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Interview with Laurie Jackson

February 13, 2018

I was lucky enough to be able to interview Laurie Jackson, a SUNY Oswego alumni of 2014, who graduated with a B.A. in Creative Writing and Art. She went on to get her M.A. in Writing from Coastal Carolina University in 2016 and is currently a freelance writer and artist. 

 

Laurie has been published in the Great Lake Review, Gandy Dancer and has a review published in New Pages.  She gave some great tips and personal experiences on being published and was excited to see the GLR flourishing!

 

 

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Laurie: I received my B.A. in creative writing, with an art minor, from SUNY Oswego (’14). I continued on, getting my M.A. in Writing from Coastal Carolina University (’16). Currently, I’m working as a freelance writer and artist, using any opportunity I get to travel to new places.

 

What is your current profession? Does it have to do with writing or publishing?

Currently, I’m a freelance writer and artist, which means I’m working for myself, creating my own hours, giving myself the freedom to travel. I’ve entered in an art show, and I’m currently working on my second show for April. I’m still fairly new to freelance writing, so I’m still teaching myself how to pitch to companies, and discovering what I need to know behind travel writing, web writing, and creating case studies—this list can go on forever. I learned pretty quickly that even after graduating, I’d never stop studying and learning new things.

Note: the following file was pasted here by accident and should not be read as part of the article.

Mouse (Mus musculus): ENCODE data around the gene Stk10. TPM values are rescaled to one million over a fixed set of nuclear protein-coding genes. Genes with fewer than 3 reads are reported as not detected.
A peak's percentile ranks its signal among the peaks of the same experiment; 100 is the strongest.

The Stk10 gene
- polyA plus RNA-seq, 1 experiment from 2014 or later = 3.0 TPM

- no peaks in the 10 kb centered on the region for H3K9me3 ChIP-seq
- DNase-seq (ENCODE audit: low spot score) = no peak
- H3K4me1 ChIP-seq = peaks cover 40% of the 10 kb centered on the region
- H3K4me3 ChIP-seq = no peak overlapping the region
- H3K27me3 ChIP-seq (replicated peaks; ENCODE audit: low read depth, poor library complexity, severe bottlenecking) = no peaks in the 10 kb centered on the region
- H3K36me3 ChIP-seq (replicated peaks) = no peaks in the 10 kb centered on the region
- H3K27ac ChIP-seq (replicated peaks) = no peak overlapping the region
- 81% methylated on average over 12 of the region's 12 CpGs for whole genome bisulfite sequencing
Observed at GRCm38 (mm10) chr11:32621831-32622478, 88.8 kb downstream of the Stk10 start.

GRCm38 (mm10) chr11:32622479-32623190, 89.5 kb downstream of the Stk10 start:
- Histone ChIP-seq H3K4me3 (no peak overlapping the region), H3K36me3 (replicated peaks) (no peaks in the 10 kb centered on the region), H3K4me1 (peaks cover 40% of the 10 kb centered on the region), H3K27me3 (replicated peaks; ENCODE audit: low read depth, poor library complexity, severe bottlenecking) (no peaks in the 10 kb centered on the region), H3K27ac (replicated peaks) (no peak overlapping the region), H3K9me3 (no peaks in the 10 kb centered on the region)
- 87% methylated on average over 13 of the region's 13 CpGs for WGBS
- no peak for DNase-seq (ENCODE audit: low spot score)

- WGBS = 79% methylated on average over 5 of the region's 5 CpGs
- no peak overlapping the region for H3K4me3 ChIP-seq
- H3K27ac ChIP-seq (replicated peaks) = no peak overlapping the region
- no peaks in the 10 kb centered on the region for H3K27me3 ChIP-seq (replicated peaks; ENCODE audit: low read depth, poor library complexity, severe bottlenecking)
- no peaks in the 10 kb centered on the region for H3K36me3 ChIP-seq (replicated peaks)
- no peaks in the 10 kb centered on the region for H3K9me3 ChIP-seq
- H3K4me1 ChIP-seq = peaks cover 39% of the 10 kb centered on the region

There are many writing opportunities, but I started with copywriting and copyediting. I was hired by a website design and development company, After Five by Design, and became their content writer. When a company needs help writing about themselves and what they do, they get sent to me. I research other websites in their field, interviewing the owners to learn more about their company from what they’ve already sent me, and then I write the landing pages to their websites. Sometimes a well-written welcome and about page still won’t cut it, and I have to work with the owners to get the text to what they want. After all, it’s their website and their company. Eventually I’ll gain more of a clientele and people will come to me for pieces—that’s the goal at least.

 

 If so, what made you want to go into this type of work?